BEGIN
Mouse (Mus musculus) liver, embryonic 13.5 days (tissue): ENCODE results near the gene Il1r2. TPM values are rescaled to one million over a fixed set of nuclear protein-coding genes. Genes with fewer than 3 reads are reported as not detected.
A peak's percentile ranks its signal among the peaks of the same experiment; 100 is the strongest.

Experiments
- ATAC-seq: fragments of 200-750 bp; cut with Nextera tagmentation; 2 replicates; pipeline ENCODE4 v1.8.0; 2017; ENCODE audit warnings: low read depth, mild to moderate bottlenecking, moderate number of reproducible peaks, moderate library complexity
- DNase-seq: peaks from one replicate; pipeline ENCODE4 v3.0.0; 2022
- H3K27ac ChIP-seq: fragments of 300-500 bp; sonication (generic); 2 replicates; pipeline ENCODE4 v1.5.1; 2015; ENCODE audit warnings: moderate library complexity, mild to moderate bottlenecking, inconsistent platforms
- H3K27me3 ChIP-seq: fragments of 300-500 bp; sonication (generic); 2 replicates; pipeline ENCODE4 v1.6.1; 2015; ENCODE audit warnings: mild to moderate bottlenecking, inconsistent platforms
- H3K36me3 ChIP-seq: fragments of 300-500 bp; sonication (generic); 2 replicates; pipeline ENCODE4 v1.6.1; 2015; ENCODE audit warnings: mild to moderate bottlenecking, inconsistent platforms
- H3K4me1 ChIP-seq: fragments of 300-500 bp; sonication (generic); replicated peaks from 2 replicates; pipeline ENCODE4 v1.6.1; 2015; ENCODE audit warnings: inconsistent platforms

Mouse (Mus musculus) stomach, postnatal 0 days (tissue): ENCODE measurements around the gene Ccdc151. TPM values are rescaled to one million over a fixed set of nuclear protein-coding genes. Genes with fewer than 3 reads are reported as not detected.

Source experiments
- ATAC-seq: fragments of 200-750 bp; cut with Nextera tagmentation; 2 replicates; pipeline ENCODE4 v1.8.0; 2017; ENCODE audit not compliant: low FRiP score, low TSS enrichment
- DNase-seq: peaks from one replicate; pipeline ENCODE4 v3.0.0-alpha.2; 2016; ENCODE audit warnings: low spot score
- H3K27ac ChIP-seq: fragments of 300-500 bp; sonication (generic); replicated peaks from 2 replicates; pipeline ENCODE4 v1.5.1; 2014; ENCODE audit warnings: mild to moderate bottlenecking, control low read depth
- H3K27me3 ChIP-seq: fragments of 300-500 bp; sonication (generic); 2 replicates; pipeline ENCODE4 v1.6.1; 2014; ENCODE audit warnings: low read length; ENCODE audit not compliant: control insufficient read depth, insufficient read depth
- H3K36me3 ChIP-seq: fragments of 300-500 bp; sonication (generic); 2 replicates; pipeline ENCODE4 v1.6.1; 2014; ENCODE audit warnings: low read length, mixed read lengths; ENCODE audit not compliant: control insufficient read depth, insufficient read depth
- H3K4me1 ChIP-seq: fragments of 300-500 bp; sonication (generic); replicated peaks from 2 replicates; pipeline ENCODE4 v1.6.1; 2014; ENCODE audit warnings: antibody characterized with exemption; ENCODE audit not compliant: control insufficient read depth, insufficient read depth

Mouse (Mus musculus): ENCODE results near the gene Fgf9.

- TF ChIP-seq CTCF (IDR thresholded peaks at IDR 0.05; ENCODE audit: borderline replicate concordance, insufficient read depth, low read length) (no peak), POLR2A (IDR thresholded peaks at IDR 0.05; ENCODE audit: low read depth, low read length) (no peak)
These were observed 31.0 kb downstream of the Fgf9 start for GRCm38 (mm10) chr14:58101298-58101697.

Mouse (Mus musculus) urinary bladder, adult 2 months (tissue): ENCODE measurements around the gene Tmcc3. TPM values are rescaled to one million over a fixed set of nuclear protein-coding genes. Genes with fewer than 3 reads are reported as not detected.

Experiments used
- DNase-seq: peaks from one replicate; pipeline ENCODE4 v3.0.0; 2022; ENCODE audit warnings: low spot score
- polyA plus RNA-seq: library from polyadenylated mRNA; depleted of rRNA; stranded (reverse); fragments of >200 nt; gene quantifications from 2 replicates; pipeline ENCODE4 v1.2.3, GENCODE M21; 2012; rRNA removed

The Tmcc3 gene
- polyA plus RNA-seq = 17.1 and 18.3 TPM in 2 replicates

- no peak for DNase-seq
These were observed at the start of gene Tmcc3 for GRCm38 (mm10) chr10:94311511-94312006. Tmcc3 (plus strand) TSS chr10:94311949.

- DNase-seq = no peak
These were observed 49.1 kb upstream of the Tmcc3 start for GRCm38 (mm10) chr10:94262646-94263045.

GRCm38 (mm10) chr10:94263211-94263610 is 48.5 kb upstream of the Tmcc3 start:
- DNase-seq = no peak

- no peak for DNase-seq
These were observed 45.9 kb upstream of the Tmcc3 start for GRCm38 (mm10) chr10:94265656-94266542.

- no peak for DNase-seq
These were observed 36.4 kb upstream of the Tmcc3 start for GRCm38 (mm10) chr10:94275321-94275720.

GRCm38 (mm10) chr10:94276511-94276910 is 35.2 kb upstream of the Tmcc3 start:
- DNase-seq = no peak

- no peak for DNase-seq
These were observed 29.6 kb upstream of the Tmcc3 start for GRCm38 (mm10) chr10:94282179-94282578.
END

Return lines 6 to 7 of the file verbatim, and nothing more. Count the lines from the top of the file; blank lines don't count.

- H3K27ac ChIP-seq: fragments of 300-500 bp; sonication (generic); 2 replicates; pipeline ENCODE4 v1.5.1; 2015; ENCODE audit warnings: moderate library complexity, mild to moderate bottlenecking, inconsistent platforms
- H3K27me3 ChIP-seq: fragments of 300-500 bp; sonication (generic); 2 replicates; pipeline ENCODE4 v1.6.1; 2015; ENCODE audit warnings: mild to moderate bottlenecking, inconsistent platforms